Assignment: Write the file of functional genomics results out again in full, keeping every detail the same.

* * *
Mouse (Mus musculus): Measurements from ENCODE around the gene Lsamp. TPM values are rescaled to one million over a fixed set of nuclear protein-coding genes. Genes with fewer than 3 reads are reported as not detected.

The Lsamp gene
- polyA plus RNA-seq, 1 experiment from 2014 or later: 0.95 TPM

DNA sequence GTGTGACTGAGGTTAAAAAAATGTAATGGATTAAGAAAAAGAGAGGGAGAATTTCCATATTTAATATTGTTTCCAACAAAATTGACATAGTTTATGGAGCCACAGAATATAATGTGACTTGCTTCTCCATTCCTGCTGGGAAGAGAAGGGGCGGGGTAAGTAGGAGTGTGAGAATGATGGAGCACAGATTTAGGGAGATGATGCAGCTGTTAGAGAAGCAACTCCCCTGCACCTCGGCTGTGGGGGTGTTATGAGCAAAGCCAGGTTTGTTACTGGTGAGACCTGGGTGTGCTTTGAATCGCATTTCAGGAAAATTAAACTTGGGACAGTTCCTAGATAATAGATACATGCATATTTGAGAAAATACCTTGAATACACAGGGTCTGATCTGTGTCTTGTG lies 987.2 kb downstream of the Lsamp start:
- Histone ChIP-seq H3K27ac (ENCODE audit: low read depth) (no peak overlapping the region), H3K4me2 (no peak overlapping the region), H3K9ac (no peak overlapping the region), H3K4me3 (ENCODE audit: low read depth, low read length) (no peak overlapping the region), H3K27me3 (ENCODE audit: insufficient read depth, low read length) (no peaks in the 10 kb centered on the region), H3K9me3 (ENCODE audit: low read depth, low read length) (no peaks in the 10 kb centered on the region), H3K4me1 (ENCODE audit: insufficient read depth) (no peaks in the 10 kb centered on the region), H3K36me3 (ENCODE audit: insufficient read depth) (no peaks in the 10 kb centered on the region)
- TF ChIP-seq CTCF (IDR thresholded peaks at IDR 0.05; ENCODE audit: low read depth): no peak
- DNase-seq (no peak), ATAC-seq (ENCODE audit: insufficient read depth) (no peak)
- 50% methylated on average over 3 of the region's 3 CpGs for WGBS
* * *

Mouse (Mus musculus): Measurements from ENCODE around the gene Lsamp. TPM values are rescaled to one million over a fixed set of nuclear protein-coding genes. Genes with fewer than 3 reads are reported as not detected.

The Lsamp gene
- polyA plus RNA-seq, 1 experiment from 2014 or later: 0.95 TPM

DNA sequence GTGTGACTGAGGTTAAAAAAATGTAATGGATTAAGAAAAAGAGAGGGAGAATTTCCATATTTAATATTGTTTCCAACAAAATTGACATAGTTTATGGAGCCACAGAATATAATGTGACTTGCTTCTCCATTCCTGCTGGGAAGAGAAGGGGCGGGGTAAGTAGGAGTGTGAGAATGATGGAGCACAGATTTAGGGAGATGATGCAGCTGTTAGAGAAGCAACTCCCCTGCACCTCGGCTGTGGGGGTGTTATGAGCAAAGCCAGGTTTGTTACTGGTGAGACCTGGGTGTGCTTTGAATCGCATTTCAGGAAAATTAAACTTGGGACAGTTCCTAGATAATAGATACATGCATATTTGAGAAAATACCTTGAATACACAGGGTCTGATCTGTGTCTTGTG lies 987.2 kb downstream of the Lsamp start:
- Histone ChIP-seq H3K27ac (ENCODE audit: low read depth) (no peak overlapping the region), H3K4me2 (no peak overlapping the region), H3K9ac (no peak overlapping the region), H3K4me3 (ENCODE audit: low read depth, low read length) (no peak overlapping the region), H3K27me3 (ENCODE audit: insufficient read depth, low read length) (no peaks in the 10 kb centered on the region), H3K9me3 (ENCODE audit: low read depth, low read length) (no peaks in the 10 kb centered on the region), H3K4me1 (ENCODE audit: insufficient read depth) (no peaks in the 10 kb centered on the region), H3K36me3 (ENCODE audit: insufficient read depth) (no peaks in the 10 kb centered on the region)
- TF ChIP-seq CTCF (IDR thresholded peaks at IDR 0.05; ENCODE audit: low read depth): no peak
- DNase-seq (no peak), ATAC-seq (ENCODE audit: insufficient read depth) (no peak)
- 50% methylated on average over 3 of the region's 3 CpGs for WGBS